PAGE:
Oksana: Outside?

Janelle (two): Outside.

Panel 5) The two girls, dressed in spacesuits with helmets (see Cho design) step out of the ship’s airlock/hatch which is at the rear of the ship. We can see that the engines are pretty messed, the controlling gimbals are half eaten away and the bells of the exhausts are canted in all kinds of directions.

Janelle: Air should be breathable.

Oksana: I’ll stick to my helmet for the moment...

Panel 6) They step to the rear, look at the mess that is the engines.

Janelle: Looks like there’s something in the atmosphere that doesn’t like plastic.

Oksana: How much plastic is in these suits?

Janelle (two): A lot...


Full-page splash—and I’d like this done in the most ‘50’s pulp-style as you can manage—make it look like a cover to FANTASTIC ADVENTURES or something like that—drop me a note if you need swipe. What we see is:

A giant creature of some kind—you can choose but I’m thinking something more like a big insect—lots of legs and eyes—than a mammal/dinosaur. It’s straddling the front portion of the ship and it’s reaching for the girls with feelers not unlike those of a mantis. They back away, pulling weapons from their belts.

Oksana: Maybe we don’t have to worry about the plastic...


A sort of representational page here—with panels passed around a full-age representation of the Earth. The Earth fills the center of the page and the panels are here and there around it-- you can shift it left/right/up/down for artistic purposes in your composition. This is not exactly the Earth as we see in photos from the shuttle and satellites today—it is an undisclosed period in the future and the Earth is far more industrialized—enough that there is no green—there are cities everywhere, and that is reflected in the land masses which are covered with a sort of gray-black blight. The ocean has risen and the outlines of the continents are ever so slightly different—and there are muddy brown clouds scattered across all the land masses.

Around that globe are four or five images representing the news media and the scientific community at work. You can arrange these as you see best, but I would like to see the following images:

Above the globe is a single caption: Caption: Twenty-Four Hours earlier... A large flat screen—computer or TV—on that screen is a series of images done as screen within screen and split into two pieces so there are three images (four if you want) on the same screen. One is the newscaster speaking, another is a schematic view of one of our ships (check out Frank’s layout drawing), a third shows the crew. If you can make a fourth work, have it show the ship heading away from Earth—as shot from space. Newscaster: ...since the departure of ESS Savannah. If the highly-trained crew has kept to schedule, they should arrive in Earth Space at 3 PM EST today... A NASA-style full wall screen in a huge control room with consoles ranked in front of the screen—like the current Shuttle Control Room but slightly more modern, with smaller computers and more useful software. There are four or five controllers in the room and they are watching the screen and their monitors. The screen is broken into many parts—one is a view into space (from a satellite) showing nothing more that stars and, if you wish, a bit of the moon. Another has a countdown clock, which shows 1 hour and 22 minutes. A third screen is blank but has an underlying label as ‘control to ship’, a final one is a radar-like image, with a sweeping line and nothing visible. There is a speaker at the top of the screen. Speaker: Expected contact in eight minutes and counting. Repeat: eight minutes and counting...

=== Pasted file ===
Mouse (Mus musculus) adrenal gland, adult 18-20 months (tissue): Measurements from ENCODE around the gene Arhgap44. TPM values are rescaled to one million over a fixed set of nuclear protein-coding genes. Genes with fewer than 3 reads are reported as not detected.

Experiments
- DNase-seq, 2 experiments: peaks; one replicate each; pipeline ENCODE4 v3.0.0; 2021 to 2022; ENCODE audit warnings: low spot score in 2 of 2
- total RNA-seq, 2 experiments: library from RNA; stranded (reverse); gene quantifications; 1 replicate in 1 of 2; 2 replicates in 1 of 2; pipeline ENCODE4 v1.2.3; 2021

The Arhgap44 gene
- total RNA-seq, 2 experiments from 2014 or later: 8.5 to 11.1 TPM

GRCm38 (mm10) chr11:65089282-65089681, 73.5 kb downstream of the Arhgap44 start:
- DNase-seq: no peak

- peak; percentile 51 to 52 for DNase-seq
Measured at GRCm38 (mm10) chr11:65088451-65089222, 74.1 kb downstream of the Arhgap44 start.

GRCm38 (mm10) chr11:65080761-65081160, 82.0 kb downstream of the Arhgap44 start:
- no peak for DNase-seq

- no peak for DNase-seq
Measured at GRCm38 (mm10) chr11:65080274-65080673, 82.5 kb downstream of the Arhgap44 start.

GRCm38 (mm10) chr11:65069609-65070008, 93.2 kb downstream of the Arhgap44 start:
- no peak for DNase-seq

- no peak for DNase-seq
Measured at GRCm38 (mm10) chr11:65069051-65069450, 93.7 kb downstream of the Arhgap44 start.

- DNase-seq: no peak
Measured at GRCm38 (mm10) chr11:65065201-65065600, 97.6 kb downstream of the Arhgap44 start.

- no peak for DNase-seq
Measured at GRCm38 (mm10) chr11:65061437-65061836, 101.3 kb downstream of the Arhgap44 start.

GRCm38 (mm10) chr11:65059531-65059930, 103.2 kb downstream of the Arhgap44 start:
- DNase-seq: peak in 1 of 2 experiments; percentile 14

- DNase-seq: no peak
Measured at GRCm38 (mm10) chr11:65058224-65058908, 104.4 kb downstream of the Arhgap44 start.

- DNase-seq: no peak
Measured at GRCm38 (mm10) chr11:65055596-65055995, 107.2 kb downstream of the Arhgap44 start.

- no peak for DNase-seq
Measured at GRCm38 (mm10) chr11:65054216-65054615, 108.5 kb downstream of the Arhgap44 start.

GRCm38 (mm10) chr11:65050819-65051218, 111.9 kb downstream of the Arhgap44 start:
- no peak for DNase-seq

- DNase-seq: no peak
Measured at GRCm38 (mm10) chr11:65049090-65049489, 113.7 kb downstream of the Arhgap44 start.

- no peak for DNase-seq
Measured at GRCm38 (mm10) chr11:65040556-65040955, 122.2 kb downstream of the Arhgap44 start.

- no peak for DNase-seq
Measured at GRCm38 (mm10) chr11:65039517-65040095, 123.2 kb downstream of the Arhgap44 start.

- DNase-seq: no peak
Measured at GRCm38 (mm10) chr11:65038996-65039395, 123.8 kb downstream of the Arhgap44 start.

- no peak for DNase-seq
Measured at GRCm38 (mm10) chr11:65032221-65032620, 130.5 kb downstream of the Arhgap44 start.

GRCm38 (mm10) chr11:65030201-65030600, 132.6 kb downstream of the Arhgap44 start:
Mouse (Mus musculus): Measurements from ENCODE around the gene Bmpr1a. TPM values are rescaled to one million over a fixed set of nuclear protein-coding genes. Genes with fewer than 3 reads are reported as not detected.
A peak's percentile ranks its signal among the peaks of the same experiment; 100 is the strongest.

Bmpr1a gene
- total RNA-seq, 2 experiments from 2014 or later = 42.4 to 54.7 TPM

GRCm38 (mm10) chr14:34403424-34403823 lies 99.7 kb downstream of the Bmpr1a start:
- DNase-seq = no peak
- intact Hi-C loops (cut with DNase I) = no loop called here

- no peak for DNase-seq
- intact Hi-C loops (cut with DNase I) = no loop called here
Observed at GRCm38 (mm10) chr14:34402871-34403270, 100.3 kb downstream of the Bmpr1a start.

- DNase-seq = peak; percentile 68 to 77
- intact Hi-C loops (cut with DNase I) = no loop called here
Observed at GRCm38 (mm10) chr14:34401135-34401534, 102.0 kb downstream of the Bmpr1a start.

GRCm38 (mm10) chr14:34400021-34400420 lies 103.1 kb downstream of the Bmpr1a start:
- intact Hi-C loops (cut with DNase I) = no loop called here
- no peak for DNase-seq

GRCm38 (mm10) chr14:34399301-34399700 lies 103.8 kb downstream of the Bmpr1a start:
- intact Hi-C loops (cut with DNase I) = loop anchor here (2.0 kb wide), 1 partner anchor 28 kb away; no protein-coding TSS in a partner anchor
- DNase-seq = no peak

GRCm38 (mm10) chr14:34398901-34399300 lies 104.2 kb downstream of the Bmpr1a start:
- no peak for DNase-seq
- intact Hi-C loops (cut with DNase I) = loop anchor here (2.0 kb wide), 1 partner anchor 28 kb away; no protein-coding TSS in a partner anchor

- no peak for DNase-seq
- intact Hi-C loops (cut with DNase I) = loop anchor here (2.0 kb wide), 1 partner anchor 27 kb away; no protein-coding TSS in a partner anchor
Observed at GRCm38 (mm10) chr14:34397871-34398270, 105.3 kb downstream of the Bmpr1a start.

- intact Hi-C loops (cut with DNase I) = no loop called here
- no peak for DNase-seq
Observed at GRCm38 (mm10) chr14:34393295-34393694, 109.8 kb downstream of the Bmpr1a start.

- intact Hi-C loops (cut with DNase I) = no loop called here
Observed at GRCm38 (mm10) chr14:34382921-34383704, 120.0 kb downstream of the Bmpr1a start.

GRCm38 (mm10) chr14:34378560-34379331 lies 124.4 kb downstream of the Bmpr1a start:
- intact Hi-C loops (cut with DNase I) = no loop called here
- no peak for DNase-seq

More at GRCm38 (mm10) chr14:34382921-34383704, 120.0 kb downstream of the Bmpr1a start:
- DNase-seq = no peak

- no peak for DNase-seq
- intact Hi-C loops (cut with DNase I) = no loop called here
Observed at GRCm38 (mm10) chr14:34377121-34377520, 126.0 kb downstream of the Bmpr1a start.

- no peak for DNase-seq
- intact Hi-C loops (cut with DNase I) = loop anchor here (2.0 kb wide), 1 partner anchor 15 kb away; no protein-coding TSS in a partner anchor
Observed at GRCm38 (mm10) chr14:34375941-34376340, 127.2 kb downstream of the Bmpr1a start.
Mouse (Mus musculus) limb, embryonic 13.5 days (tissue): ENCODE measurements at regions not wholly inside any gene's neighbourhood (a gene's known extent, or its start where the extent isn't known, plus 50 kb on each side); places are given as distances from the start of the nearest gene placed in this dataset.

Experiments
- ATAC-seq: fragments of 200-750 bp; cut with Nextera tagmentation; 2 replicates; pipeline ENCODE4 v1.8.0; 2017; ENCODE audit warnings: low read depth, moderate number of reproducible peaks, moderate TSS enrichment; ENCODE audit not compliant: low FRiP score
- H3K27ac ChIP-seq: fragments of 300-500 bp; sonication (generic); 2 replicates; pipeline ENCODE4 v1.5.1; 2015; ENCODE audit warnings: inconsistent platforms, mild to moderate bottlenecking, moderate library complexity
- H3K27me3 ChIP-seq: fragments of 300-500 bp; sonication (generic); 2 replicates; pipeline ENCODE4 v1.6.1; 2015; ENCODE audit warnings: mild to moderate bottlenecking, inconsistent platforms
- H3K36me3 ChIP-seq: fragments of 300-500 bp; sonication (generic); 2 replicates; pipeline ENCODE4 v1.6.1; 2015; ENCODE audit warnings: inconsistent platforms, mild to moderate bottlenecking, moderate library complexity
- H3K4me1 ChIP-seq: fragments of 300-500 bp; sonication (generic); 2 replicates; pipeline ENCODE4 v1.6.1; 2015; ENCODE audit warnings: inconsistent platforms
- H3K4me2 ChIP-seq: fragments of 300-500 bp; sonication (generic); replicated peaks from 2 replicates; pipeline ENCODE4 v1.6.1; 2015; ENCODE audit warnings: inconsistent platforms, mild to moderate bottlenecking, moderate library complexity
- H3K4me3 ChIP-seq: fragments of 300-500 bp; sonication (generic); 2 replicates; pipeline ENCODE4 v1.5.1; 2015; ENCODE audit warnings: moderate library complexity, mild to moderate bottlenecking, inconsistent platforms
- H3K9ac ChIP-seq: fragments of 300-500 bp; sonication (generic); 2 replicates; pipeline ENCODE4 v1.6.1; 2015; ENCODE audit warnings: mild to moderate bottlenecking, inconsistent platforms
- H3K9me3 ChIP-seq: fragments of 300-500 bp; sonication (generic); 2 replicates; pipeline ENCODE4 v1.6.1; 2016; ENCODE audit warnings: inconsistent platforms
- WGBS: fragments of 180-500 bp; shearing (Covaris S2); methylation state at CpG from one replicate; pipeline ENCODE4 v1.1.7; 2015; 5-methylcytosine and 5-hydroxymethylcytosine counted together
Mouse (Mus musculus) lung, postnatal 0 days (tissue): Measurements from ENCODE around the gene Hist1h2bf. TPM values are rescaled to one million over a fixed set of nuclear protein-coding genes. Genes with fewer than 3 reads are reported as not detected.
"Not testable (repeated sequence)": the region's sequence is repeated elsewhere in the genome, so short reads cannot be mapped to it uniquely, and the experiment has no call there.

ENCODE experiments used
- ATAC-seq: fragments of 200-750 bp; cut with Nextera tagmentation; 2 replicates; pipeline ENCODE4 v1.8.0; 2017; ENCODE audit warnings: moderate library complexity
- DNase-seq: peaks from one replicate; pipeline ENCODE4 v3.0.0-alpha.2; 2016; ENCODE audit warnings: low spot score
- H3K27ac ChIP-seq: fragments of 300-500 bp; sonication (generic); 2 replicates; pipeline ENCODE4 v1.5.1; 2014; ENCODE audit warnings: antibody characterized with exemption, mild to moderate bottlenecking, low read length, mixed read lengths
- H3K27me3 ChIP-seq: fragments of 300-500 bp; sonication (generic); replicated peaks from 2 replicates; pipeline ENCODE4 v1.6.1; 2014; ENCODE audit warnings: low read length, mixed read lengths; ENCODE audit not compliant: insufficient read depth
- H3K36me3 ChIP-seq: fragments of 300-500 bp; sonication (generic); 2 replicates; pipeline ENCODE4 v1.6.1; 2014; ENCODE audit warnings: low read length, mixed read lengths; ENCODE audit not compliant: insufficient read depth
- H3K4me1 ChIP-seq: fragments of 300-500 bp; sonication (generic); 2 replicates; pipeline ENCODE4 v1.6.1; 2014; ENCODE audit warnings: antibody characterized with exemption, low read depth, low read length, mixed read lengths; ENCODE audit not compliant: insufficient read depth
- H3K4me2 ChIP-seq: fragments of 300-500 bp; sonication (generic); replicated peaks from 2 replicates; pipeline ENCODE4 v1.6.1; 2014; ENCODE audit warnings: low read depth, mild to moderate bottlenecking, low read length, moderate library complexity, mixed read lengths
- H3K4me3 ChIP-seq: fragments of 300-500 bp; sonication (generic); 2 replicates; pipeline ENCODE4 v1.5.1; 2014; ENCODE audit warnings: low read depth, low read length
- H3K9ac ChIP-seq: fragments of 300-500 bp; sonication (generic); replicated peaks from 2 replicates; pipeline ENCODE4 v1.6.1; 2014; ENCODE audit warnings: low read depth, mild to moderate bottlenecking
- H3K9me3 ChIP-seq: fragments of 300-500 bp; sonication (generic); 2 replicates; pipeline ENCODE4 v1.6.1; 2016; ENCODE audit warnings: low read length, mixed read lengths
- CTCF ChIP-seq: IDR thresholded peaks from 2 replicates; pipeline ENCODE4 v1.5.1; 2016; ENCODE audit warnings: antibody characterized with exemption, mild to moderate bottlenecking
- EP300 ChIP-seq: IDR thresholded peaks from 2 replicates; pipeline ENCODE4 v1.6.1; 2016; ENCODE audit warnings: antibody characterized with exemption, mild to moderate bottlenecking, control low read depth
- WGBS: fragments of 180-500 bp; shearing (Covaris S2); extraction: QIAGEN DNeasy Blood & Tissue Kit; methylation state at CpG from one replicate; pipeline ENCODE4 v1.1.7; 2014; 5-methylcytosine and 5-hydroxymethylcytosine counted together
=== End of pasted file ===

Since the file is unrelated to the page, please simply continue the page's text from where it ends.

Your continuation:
PAGE FOUR (continued)

Inside a classroom, a number of students are staring at an equal number of laptop-style computers. These look a little grungy but are repeating the image of blank space that the NASA screen is showing. The students look bored and some are just kind of leaning way back in their seats and half-napping. At the front of the room, the teacher has a detailed schematic of the ship and is pointing out salient points. Teacher: ...Each of these can hold 4.5 kilotons of loose material such as grain, or ores. This is in addition to the smaller containers which can hold live animals of up to 34 kilograms gross weight...

Finally, in the street, we can see a giant screen on the side of the building (not unlike the one in Times Square in New York or Shibuya in Tokyo. This screen is split and part shows the newscaster as in scene 1, the other shows the view of space with a ticking clock displayed. The clock now shows 7 minutes. Newscaster: ...valiant effort by the women of the ESS Savannah and their counterparts in the other ships of the merchant fleet to replenish our depleted store of vital materials. If all goes to plan, the Savannah will reappear in orbit 300 kilometres above the earth where shuttles are waiting...